How to extract emails from a PST file using Bash on Centos

By | October 5, 2016

How to extract emails from a PST file

How to extract emails from a PST file using Bash on Centos

How to extract emails from a PST file using Bash on Centos

How to extract emails from a PST file using Bash on Centos

How to extract emails from a PST file using Bash on Centos – Todays post explains something I have been looking to do for some time now to extract the email data from a PST file. If you have ever used Microsoft Outlook then you might be familiar with the famous (or infamous) pst data files your emails get stored in.

Nowadays most people have migrated their email addresses to either Gmail, or other online platform for a variety of reasons, but probably one of the main reasons has been so you dont lose all your emails after you reinstall your OS, or have a problem with your disk. With an online service at least your emails are stored in the cloud!

The data in an email file is not the prettiest of things, but with some more bash scripting (i will keep this in mind for a future article) getting the useful data out can be very useful.

So for todays post we will just do the basics… extract your emails while keeping the folders intact on Centos.

After some searching around there is a package called libpst. It is not installed as default so to install it on Centos 6 using yum do this –

yum install libpst.x86_64

If you so a ‘yum search libpst‘ first you will find the package name for the 32 bit version if you need.

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The install will automatically install a dependency libpst-libs for you.

After the install is complete you now have a very useful command readpst.

My advice is create a working directory where you want your emails to be put like this –

mkdir -p /tmp/work
cd /tmp/work

Put your pst file in /tmp/work just to keep things in the same place.

There are a number of options to the readpst command you can read up on the man page, but to keep things simple here is what I did –

readpst -S outlook.pst

# readpst -S outlook.pst
Opening PST file and indexes...
Processing Folder "Junk E-mail"
Processing Folder "Sent"
"Sent" - 7 items done, 0 items skipped.
Processing Folder "Inbox"
Processing Folder "Deleted Items"
Processing Folder "Outbox"
Processing Folder "Sent Items"
Processing Folder "Calendar"
Processing Folder "Contacts"
Processing Folder "Journal"
Processing Folder "Notes"
Processing Folder "Tasks"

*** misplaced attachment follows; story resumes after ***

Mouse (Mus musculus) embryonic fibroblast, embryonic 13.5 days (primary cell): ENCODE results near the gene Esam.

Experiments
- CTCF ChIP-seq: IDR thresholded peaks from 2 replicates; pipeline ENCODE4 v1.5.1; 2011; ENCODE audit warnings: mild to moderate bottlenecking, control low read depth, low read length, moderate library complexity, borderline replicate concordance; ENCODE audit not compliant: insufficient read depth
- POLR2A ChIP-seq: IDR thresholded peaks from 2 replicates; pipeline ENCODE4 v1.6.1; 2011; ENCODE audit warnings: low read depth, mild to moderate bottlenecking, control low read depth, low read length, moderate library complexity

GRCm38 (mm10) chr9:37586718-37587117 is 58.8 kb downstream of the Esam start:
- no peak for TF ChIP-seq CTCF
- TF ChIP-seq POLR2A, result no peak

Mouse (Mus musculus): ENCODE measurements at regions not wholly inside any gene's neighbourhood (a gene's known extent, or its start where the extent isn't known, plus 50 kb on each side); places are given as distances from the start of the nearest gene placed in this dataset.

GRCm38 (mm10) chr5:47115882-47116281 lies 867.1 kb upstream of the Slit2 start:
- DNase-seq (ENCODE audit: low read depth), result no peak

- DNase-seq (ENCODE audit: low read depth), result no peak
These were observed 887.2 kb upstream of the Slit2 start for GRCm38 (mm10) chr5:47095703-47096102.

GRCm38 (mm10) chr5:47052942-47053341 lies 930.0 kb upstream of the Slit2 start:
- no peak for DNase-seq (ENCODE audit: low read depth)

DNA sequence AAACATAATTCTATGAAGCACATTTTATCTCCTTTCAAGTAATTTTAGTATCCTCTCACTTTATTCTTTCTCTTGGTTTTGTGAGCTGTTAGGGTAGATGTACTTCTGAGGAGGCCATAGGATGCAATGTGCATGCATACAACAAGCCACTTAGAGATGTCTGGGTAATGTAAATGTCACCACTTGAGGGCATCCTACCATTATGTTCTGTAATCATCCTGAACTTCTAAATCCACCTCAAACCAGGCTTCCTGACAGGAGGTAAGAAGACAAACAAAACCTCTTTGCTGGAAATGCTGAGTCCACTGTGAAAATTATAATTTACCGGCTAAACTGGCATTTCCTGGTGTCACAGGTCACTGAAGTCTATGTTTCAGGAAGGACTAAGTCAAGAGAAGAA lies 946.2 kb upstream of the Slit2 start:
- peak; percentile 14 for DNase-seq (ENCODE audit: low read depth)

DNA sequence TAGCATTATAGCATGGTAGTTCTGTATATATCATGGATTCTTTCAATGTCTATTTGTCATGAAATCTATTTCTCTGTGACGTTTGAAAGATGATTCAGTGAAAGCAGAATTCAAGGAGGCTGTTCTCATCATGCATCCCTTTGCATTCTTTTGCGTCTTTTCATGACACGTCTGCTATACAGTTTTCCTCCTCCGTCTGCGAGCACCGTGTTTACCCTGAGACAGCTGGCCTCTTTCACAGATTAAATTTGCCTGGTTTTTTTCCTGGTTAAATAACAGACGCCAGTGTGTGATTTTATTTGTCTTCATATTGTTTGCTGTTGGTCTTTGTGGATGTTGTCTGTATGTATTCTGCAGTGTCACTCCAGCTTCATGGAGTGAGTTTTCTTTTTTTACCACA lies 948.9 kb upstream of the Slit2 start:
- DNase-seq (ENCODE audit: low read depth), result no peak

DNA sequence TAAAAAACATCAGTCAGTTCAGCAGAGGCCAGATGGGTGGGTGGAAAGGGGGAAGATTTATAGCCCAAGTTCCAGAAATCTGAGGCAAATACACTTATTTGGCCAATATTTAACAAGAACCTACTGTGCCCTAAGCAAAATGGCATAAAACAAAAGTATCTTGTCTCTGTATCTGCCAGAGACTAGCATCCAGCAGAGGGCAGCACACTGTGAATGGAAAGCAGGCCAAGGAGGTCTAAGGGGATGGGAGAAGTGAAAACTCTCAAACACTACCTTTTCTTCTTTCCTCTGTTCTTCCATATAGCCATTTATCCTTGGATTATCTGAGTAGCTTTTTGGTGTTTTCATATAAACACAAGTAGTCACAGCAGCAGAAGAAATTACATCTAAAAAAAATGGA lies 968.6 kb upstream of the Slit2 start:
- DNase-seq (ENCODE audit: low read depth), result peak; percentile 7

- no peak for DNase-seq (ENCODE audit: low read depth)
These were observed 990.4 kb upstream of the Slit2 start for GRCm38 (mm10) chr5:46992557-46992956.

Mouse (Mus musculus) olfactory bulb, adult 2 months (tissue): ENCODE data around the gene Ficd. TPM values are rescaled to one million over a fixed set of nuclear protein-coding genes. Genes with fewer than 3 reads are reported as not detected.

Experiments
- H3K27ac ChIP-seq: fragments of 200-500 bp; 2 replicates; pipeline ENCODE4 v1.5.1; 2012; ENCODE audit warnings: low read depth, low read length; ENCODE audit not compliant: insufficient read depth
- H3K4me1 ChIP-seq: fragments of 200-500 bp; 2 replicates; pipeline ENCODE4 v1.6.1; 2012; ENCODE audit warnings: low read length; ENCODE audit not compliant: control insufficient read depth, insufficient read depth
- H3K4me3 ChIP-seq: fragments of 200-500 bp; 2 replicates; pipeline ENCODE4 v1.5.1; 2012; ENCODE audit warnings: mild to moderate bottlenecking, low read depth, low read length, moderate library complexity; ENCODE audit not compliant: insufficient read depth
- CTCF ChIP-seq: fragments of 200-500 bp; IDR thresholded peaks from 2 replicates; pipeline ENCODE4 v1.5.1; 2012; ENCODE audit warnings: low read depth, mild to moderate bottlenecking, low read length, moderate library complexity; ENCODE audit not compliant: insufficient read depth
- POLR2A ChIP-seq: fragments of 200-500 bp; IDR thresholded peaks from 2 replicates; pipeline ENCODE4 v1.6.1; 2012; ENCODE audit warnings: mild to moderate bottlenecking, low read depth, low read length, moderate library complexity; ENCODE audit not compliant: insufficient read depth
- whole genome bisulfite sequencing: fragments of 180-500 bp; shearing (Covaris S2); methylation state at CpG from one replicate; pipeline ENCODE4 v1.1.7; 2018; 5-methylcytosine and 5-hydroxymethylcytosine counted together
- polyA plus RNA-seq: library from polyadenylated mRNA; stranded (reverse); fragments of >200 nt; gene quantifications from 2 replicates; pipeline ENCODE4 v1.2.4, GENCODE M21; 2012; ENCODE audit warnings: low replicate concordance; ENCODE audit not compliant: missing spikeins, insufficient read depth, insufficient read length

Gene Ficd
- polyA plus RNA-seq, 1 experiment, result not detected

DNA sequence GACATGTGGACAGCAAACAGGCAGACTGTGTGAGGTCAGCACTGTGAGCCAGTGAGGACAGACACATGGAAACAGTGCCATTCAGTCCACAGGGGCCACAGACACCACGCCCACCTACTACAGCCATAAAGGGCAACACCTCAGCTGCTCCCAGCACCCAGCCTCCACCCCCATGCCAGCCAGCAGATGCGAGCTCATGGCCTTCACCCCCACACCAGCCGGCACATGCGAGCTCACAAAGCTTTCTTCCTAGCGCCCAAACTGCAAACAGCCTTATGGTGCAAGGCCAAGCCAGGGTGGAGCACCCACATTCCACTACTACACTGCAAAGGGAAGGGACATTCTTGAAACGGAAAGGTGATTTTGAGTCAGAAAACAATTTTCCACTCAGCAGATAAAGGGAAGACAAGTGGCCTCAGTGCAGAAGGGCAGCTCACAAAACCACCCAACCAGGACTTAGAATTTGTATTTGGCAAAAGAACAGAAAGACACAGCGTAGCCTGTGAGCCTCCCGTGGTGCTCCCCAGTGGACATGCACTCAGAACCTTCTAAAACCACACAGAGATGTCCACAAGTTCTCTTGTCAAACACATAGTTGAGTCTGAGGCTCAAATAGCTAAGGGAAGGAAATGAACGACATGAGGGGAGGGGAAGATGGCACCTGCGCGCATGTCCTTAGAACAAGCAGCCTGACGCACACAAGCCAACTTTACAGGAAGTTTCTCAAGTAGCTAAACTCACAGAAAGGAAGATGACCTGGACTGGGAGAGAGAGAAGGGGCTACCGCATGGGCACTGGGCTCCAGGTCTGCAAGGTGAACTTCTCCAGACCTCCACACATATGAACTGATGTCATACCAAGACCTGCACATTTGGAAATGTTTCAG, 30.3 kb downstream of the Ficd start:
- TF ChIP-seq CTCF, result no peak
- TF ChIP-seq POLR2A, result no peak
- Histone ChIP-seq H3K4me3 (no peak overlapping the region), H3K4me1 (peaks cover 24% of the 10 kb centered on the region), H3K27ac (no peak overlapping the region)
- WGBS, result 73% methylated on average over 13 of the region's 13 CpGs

Processing Folder "Drafts"
Processing Folder "RSS Feeds"
Processing Folder "Junk E-mail1"
"Personal Folders" - 15 items done, 0 items skipped.
"Tasks" - 0 items done, 1 items skipped.
"Sent Items" - 0 items done, 1 items skipped.
"Journal" - 0 items done, 1 items skipped.
"Calendar" - 1 items done, 5 items skipped.
"Junk E-mail1" - 2 items done, 0 items skipped.
"Inbox" - 3491 items done, 5 items skipped.
#

Display what you have just extracted with a ls and you will see something like this –

# ls
Outlinfo.pst Personal Folders
# cd Personal\ Folders/
[Personal Folders]# ls
16 Calendar Inbox Journal Junk E-mail1 Sent Sent Items Tasks
[Personal Folders]# cd Inbox/
[Inbox]# ls
10
100
1000
1000-cpanel-logo-tiny.png
1001
1001-cpanel-logo-tiny.png
1002
1002-cpanel-logo-tiny.png
.....

As you can see your whole folder structure is kept, and each email is given a number (along with any embedded images as well). You can then cat the file to see its contents. Be aware that the layout will be different depending if the email was a text or a HTML formatted email, which you can parse with bash after comparing the appropriate content type area of each file –

Content-Type: text/plain; charset="UTF-8"

or

Content-Type: text/html; charset="UTF-8"

As I say I will get around to writing a followup article with some more examples of how you can extract specific information from your emails, but basically grep, sed, and awk will be the major tools you need to get what you want out!

If you like this article then please subscribe to my blog, and be sure to check out more bash script tutorials from the menu at the top of the site.

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